Takatani Takes Title at 86kg to Clinch World Team Spot; Minagawa Denies Kagami in Rematch
Friday, June 14, 2019 - 22:34 By Ken Marantz
TOKYO (June 14)---Sosuke TAKATANI showed he could pull his weight by winning a third different weight class in three years, while Hiroe MINAGAWA avenged her previous day’s loss to teen star Yuka KAGAMI to join him on Japan’s team to the World Championships.
Takatani continued to settle into the Olympic freestyle weight class of 86kg, soundly defeating Masao MATSUSAKA 8-0 in the final on the second day of the four-day All-Japan Invitational Championships at Tokyo’s Komazawa Gym.
Takatani, a world silver medalist in 2014 at 74kg, won his third straight title at the tournament called the Meiji Cup and sixth overall. He won his fourth title at 74kg in 2017, then won the 79kg crown last year as he transitioned to 86kg.
In his first foray at 86kg, Takatani won the gold at the All-Japan Championships (called the Emperor’s Cup) last December. That victory, combined with the Meiji Cup triumph, automatically earned him a place on Japan’s team to this year’s World Championships in Kazakhstan.
In the semifinals at the Emperor’s Cup, Takatani was stretched to the limit in scraping out a 2-1 win over Matsusaka. But on Friday, he was easily the superior wrestler, scoring takedowns with a pair of low tackles in the first period, then adding a 4-point takedown in the last 15 seconds.
Sosuke TAKATANI defeated Masao MATSUSAKA 8-0 in the 86kg finals. (Photo: Sachiko Hotaka)
“I had a tough match with Matsusaka at the Emperor’s Cup, so to win so solidly in the final shows I’ve made progress,” the 30-year-old Kyoto native said. “I give it a 90 [out of 100]. The other 10 is room for improvement. I’ll start thinking about that from tomorrow.”
As Takatani continues to adjust to the increased power of his new opponents, the two-time Olympian said that not having to worry about weight control eliminates one source of stress.
“I felt no pressure at all,” he said. “Up to now, I had to fight with making weight. But after going up to 86kg, I don’t have to worry about weight and can focus entirely on my wrestling.”
Takatani can now focus on Nur-Sultan 2019, where, by proclamation by the Japan Wrestling Federation, winning a medal will earn a Japanese wrestler a highly desired place on the Tokyo 2020 Olympics team.
“For the London and Rio Olympics, I made the team by winning a spot in the Asian qualifying tournaments,” Takatani said. “This year, I want to make the team for the Tokyo Olympics at the World Championships.”
Wrestlers who win the same weight class at both the Emperor’s Cup and Meiji Cup earn a ticket to Nur-Sultan. If the winners are different, the two will meet in a playoff set for July 6.
Hiroe MINAGAWA avenged her previous day’s loss to teen star Yuka KAGAMI to join him on Japan’s team to the World Championships. (Photo: Sachiko Hotaka)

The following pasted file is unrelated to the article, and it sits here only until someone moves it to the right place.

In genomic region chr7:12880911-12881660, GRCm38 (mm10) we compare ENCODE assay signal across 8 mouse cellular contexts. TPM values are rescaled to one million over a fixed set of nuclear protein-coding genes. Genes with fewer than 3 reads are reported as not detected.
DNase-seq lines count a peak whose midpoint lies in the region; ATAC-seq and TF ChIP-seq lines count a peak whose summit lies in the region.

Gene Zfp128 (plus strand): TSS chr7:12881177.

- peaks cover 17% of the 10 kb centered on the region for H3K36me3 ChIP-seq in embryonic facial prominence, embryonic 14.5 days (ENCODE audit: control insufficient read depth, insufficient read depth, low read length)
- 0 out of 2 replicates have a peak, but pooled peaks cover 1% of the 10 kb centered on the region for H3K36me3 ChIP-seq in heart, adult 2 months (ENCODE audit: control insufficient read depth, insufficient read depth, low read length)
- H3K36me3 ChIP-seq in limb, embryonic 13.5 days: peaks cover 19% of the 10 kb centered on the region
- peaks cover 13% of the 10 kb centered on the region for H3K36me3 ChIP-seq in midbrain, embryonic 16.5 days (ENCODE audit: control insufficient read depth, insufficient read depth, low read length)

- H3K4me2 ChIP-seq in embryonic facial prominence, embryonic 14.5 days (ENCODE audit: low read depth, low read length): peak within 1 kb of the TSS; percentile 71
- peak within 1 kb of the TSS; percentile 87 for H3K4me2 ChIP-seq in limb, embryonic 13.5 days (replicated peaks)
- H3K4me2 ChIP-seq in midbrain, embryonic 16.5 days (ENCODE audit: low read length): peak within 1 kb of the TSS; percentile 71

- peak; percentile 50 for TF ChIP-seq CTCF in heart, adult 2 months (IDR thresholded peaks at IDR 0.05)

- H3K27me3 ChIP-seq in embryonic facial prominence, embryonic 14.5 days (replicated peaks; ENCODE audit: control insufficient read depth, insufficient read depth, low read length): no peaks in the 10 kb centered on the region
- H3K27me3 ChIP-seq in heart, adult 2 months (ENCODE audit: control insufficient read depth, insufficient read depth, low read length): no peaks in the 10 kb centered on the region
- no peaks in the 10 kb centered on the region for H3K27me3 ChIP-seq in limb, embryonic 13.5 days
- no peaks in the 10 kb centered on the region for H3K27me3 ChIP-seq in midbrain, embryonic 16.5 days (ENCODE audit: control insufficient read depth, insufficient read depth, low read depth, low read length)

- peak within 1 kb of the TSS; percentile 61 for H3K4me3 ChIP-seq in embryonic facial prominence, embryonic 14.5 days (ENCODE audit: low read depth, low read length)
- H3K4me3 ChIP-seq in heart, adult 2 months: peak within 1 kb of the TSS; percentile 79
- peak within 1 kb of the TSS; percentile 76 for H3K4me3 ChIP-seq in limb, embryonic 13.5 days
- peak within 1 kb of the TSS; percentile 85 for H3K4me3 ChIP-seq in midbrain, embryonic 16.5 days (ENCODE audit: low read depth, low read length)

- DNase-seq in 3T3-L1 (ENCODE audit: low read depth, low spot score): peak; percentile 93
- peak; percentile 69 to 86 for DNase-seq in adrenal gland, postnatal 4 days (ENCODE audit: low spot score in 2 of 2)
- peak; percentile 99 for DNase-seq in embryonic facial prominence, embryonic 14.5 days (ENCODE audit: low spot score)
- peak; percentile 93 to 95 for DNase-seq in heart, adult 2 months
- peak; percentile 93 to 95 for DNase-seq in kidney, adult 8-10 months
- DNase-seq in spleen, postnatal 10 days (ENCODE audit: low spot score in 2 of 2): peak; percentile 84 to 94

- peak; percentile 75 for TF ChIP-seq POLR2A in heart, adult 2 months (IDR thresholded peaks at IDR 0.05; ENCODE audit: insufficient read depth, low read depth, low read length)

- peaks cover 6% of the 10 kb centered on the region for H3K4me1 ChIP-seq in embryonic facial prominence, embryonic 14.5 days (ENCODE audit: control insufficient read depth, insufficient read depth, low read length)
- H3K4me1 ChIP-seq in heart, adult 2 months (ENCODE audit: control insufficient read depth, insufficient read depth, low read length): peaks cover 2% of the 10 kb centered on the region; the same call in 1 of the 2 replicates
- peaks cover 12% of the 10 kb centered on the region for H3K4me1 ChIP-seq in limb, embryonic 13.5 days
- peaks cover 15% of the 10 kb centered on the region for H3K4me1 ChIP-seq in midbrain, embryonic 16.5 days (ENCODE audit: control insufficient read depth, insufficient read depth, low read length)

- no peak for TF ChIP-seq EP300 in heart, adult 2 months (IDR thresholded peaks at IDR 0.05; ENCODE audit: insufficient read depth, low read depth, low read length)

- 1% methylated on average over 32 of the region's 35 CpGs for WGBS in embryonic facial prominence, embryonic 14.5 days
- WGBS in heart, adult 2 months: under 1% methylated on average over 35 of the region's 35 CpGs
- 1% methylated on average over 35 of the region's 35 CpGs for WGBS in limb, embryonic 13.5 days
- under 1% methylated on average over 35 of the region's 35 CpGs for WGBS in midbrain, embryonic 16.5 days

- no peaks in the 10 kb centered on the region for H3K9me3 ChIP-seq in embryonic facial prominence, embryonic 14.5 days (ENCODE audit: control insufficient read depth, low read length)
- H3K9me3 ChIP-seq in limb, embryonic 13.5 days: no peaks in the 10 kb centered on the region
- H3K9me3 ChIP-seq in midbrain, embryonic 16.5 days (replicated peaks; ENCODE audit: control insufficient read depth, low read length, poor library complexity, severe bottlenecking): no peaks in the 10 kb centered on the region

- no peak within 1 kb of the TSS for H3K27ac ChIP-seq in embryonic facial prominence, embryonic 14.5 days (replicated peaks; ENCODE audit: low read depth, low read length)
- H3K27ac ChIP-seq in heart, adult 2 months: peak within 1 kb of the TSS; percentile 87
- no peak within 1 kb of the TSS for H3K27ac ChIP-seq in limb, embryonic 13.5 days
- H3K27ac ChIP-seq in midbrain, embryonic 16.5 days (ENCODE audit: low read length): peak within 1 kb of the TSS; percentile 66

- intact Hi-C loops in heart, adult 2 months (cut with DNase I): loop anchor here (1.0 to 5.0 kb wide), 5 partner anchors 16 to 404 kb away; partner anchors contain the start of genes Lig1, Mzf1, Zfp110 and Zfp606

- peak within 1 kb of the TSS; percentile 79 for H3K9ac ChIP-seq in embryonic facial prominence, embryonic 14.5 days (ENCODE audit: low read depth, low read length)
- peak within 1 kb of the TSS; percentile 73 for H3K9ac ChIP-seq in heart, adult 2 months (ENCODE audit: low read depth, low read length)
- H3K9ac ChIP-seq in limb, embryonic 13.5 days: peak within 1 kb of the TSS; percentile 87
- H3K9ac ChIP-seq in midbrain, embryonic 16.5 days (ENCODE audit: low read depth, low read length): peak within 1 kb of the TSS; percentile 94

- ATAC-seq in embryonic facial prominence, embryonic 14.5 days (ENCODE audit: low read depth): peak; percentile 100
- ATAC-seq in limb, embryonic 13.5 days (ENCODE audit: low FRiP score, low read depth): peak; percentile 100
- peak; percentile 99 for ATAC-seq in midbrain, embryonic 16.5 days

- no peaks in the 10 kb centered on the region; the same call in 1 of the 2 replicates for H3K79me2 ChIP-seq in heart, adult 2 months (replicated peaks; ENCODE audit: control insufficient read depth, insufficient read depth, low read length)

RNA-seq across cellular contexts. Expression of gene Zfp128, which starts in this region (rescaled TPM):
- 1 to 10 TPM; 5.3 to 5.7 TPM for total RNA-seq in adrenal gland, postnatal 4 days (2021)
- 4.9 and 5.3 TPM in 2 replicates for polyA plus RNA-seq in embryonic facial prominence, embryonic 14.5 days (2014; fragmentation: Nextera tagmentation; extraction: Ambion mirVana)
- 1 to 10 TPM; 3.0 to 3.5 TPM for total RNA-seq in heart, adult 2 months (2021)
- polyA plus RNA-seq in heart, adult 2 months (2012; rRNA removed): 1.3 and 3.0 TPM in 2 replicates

Minagawa, who won a second world bronze medal last year in Budapest, followed up on her victory at the Emperor’s Cup by defeating two-time world cadet champion Kagami 3-1 in the women’s 76kg final.
As the division had only six entries, the Nordic group system was employed, with two pools of three each. Minagawa and Kagami were drawn in the same group, and the 17-year-old Kagami came away with a 3-1 win Thursday over the veteran who is 14 years her senior.
In the final, however, Minagawa turned the tables, although not without a scare in the closing seconds.
Minagawa scored an activity-clock point and a step-out to take a 2-0 lead into the second period. Kagami received a point with Minagawa on the activity clock with 15 seconds left, then went on the attack.
In an intense flurry at the edge, Kagami seemed to force out Minagawa with 2.6 seconds left on the clock. First, she was awarded a point, then it was taken away. The Kagami side then challenged, and upon further review it was found that the referee had prematurely blown the whistle, negating the final move and giving Minagawa a point for an unsuccessful challenge.
“Yesterday, my match was pathetic,” Minagawa said. “It was the first time in a while that I lost to a Japanese opponent. The biggest problem was mental, but today I steadied my mind going into the match and I think that was a reason why I could win.”
Kagami, as the Emperor’s Cup champ at 72kg, remains eligible to enter the world team playoff in that weight class.
Naoya AKAGUMA won his second consecutive Emperor's Cup by defeating Takeshi YAMAGUCHI, 3-2 in the 97kg finals. (Photo: Sachiko Hotaka)
In other finals, Naoya AKAGUMA repeated his Emperor’s Cup win in the freestyle 97kg final over Takeshi YAMAGUCHI, scoring a takedown in the last 20 seconds for a 3-2 win and a second trip to the World Championships.
In Greco-Roman, Masato SUMI (87kg) and Yuta NARA (97kg) booked places on the plane to Nur-Sultan, while Shohei YABIKU set up a playoff with Emperor’s Cup winner Naotsugu SHOJI at 77kg by beating him in the final, capping an 8-0 technical fall with a spectacular 5-point back suplex.
World junior and U23 champion Saki IGARASHI won her first Meiji Cup title by beating Kana HIGASHIKAWA by fall in the 55kg final. She can make her first senior worlds by winning a playoff with Nao TANIYAMA, who missed the tournament due to injury.
Also coming away with her first title was Yumeka TANABE, a former world cadet champion who defeated Kiwa IWASAWA, 11-8, in a nail-biting 59kg final. Tanabe is the daughter of Athens 2004 bronze medalist Chikara TANABE.
Yuki TAKAHASHI, the 2017 57kg world champion, advanced to Saturday's finals. (Photo: Sachiko Hotaka)
Takahashi cruises into final; ailing Fujinami falls short
Meanwhile, former world champion Yuki TAKAHASHI remained on track to regain the world crown when he advanced to the freestyle 57kg final.
Takahashi, who had to settle for bronze medals at both last year’s World Championships and this year’s Asian Championships, showed a more aggressive side earlier than usual, and had no need to put on one of patented comebacks.
Takahashi scored takedowns in the opening seconds in both of his matches. He defeated Toshihiro HASEGAWA 7-4 in the semifinals to set up a repeat of the Emperor’s Cup final with Kaiki YAMAGUCHI.
“One thing I was doing was letting the opponent get to my legs too much,” Takahashi said. “In this tense situation with a connection to the Olympics, you can’t make even one mistake.